Today, I found myself meditating on the concept of illusions. What are the illusions, or facades, that others present to us? What are the facades we put up ourselves? We all lie to some degree, whether blatant (cheating on a spouse) or subtle (lying about feeling “good” when someone asks how we are doing).
It struck me how very few people are exempt from the illusions they see, and the illusions they keep. I recently started dating, and I saw how especially in this setting, the concept is apparent. I see all different types of men. There are the ones with a different excursion in each photo, giving off the image that they are adventurous and fulfilled. There are men who gloat about their high-power careers and positions. Then there are some who write nothing at all, appearing aloof and cool. The unspoken norm, whether in dating or any other social setting, seems to be about hiding parts of yourself, while projecting out only your perceived “best” parts.
To take it a step further, I also saw what happens when someone “threatens” our illusions. Cue Freud’s classic defense mechanisms–projection, displacement, regression, repression, rationalization, introjection, acting out, just to name a few. Like my recent ex, when the illusion is jeopardized–risking your true, vulnerable self to be revealed–many would do whatever it takes to maintain their self-fantasy… even if it means hurting others, or ultimately themselves.
But then I turned the focus onto me. What are the illusions I try to put out for others? Being brutally honest with myself, I saw that I try to give the image of being strong, confident, intelligent, logical, emotionally held together. Even with this blog, I package my personal experiences in a way that would benefit others, while not fully expressing what lies underneath. And the parts I try to hide? Well, the reality underneath is, I have moments of severe weakness, moments when I feel like I’m collapsing and breaking. Although parts of me are confident, there are other parts that feel low self-worth, who secretly believes she deserves to be treated badly, that she doesn’t deserve better. I must always endure pain. I do not deserve joy.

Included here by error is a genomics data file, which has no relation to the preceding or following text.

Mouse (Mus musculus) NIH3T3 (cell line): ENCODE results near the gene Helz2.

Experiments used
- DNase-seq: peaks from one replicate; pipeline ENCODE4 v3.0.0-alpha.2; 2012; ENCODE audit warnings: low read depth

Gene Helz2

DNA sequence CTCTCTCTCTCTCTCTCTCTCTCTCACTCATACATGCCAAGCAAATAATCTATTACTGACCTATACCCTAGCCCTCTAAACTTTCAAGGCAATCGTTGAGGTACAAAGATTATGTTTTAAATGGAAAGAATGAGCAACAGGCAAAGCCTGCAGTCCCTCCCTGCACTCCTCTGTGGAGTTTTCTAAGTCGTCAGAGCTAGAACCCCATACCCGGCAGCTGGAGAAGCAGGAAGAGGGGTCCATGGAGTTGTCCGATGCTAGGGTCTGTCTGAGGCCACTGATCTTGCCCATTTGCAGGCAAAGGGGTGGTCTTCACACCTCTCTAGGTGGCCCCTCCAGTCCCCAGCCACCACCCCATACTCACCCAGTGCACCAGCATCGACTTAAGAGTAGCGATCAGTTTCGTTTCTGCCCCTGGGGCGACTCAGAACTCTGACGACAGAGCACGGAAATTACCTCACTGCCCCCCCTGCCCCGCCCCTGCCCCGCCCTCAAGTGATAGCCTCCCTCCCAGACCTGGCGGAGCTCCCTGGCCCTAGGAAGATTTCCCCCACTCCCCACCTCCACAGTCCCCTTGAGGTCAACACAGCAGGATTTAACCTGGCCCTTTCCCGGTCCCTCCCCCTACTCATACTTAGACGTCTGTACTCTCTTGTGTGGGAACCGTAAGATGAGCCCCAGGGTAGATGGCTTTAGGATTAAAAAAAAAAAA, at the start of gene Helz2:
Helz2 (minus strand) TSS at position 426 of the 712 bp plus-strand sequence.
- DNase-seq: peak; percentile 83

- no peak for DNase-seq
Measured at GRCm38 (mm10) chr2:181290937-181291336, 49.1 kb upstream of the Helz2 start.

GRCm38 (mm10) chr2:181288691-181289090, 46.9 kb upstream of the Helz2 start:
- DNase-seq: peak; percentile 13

I almost never let anyone see those parts, for fear of judgment or the deer-in-headlight looks I may get, when others have no idea what to say–or worse, say the wrong thing, and awkwardly change the subject. People have often preferred and admired my strong parts, and shied away, or even lashed out, for my weak parts.
Perhaps that is why we all hide away parts of ourselves. And I know I am not the only one. Even those seemingly confident, “high-status” men are hiding parts, while presenting their version of their ideal self. It is interesting, because by looking at the illusions, you can see the flip side, of what people are trying to hide. For example, the man who attempts to appear aloof and cool, may very well be trying to hide his need for others and emotional connection–because to him, this is believed as being “weak.” Or for me, I attempt to appear strong and logical, because the need for emotional help and support seems subconsciously weak. It is funny yet sad how we seem to run from vulnerability like the plague, when in actuality, embracing vulnerability is the cure to our emotional ailments.
But it all starts with us–building awareness of the illusions we keep in our lives. If we stopped judging ourselves for our vulnerabilities, our weaknesses, then we can learn how to stop judging others for theirs. And the thing about vulnerability is, we all have it. It is like judging someone for having ears. So instead of focusing all of our energy denying the existence of ears on our body, we could instead learn how to accept and love our entire selves, ears and all. Maybe putting on the illusion once in a while can help us in some situations, but to super glue it onto our being only hurts, rather than helps, us.